TP53 harbors somatic mutations in more than half of human tumors with some showing characteristic mutation spectra that have been linked to environmental exposures. In bladder cancer, a unique distribution of mutations amongst several codons of TP53 has been hypothesized to be caused by environmental carcinogens including 4-aminobiphenyl (4-ABP). 4-ABP undergoes metabolic activation to N-hydroxy-4-aminobiphenyl (N-OH-4-ABP) and forms pre-mutagenic adducts in DNA, of which N-(deoxyguanosin-8-yl)-4-ABP (dG-C8-4-ABP) is the major one. Human TP53 knock-in mouse embryo fibroblasts (HUFs) are a useful model to study the influence of environmental carcinogens on TP53-mutagenesis. By performing the HUF immortalization assay (HIMA) TP53-mutant HUFs are generated and mutations can be identified by sequencing. Here we studied the induction of mutations in human TP53 after treatment of primary HUFs with N-OH-4-ABP. In addition, mutagenicity in the bacterial lacZ reporter gene and the formation of dG-C8-4-ABP, measured by 32 P-postlabelling analysis, were determined in N-OH-4-ABP-treated primary HUFs. A total of 6% TP53-mutants were identified after treatment with 40 μM N-OH-4-ABP for 24 hr (n = 150) with G>C/C>G transversion being the main mutation type. The mutation spectrum found in the TP53 gene of immortalized N-OH-4-ABP-treated HUFs was unlike the one found in human bladder cancer. DNA adduct formation (~40 adducts/108 nucleotides) was detected after 24 hr treatment with 40 μM N-OH-4-ABP, but lacZ mutagenicity was not observed. Adduct levels decreased substantially (sixfold) after a 24 hr recovery period indicating that primary HUFs can efficiently repair the dG-C8-4-ABP adduct possibly before mutations are fixed. In conclusion, the observed difference in the N-OH-4-ABP-induced TP53 mutation spectrum to that observed in human bladder tumors do not support a role of 4-ABP in human bladder cancer development.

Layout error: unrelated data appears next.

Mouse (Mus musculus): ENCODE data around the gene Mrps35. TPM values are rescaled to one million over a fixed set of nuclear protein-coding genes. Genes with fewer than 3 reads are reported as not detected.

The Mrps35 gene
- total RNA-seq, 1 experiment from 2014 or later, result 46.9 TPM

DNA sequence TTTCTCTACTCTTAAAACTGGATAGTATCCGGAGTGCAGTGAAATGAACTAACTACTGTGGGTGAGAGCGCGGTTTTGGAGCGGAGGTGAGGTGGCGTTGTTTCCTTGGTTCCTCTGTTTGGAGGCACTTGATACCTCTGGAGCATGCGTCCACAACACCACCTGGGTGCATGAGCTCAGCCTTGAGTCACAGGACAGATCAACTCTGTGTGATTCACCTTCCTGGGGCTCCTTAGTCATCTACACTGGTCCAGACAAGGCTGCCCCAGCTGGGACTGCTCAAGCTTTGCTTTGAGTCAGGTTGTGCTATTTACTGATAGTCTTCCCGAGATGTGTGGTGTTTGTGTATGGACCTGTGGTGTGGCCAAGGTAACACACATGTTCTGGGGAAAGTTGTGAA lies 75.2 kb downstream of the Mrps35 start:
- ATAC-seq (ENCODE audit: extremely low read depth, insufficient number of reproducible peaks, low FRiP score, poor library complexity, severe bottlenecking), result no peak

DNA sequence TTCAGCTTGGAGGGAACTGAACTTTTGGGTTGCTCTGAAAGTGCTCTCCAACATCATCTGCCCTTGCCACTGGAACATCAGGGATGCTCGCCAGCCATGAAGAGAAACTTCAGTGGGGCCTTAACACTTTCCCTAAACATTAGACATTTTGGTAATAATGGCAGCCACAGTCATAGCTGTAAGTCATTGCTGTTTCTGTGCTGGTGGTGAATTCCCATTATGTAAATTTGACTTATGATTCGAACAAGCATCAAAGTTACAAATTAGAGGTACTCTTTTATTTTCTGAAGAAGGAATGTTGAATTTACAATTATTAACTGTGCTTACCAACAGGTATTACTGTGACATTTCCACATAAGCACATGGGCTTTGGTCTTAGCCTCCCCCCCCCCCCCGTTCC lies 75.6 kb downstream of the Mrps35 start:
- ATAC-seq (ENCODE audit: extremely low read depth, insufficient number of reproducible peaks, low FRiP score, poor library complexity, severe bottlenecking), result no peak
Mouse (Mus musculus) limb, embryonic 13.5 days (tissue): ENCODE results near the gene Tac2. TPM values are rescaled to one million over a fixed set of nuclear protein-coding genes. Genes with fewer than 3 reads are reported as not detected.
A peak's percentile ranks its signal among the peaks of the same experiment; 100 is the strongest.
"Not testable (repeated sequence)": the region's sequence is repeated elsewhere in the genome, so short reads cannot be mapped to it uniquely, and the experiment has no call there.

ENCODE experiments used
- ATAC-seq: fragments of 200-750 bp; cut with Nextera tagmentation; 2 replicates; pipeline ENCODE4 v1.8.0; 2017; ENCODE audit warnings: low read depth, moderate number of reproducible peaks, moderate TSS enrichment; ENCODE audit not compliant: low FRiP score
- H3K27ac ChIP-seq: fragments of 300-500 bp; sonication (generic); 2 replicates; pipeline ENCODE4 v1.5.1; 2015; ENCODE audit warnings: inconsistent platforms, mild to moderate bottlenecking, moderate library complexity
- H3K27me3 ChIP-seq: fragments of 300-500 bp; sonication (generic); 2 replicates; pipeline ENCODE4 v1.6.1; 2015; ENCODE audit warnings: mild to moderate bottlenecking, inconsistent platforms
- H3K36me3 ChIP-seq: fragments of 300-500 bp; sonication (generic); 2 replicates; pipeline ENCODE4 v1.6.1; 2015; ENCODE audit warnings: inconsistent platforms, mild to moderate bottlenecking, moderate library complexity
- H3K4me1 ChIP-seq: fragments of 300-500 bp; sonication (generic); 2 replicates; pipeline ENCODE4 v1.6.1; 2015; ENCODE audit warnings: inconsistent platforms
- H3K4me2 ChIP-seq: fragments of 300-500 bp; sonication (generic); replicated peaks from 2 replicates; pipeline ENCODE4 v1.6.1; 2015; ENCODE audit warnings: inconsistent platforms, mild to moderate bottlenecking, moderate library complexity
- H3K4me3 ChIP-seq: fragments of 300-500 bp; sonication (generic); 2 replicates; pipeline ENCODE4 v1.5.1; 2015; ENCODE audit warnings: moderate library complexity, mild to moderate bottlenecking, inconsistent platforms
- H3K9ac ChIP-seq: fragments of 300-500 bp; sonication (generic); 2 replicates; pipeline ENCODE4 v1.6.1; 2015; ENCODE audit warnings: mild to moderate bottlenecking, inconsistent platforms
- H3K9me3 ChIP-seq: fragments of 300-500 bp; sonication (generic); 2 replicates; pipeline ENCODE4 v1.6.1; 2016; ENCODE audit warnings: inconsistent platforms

Background: The incidence of colorectal cancer (CRC) is increasing in developing countries, yet limited research on the CRC- associated microbiota has been conducted in these areas, in part due to scarce resources, facilities, and the difficulty of fresh or frozen stool storage/transport. Here, we aimed (1) to establish a broad representation of diverse developing countries (Argentina, Chile, India, and Vietnam); (2) to validate a ‘resource-light’ sample-collection protocol translatable in these settings using guaiac faecal occult blood test (gFOBT) cards stored and, importantly, shipped internationally at room temperature; (3) to perform initial profiling of the collective CRC-associated microbiome of these developing countries; and (4) to compare this quantitatively with established CRC biomarkers from developed countries.
Methods: We assessed the effect of international storage and transport at room temperature by replicating gFOBT from five UK volunteers, storing two in the UK, and sending replicates to institutes in the four countries. Next, to determine the effect of prolonged UK storage, DNA extraction replicates for a subset of samples were performed up to 252 days apart. To profile the CRC-associated microbiome of developing countries, gFOBT were collected from 41 treatment-naïve CRC patients and 40 non-CRC controls from across the four institutes, and V4 16S rRNA gene sequencing was performed. Finally, we constructed a random forest (RF) model that was trained and tested against existing datasets from developed countries.
Results: The microbiome was stably assayed when samples were stored/transported at room temperature and after prolonged UK storage. Large-scale microbiome structure was separated by country and continent, with a smaller effect from CRC. Importantly, the RF model performed similarly to models trained using external datasets and identified similar taxa of importance (Parvimonas, Peptostreptococcus, Fusobacterium, Alistipes, and Escherichia).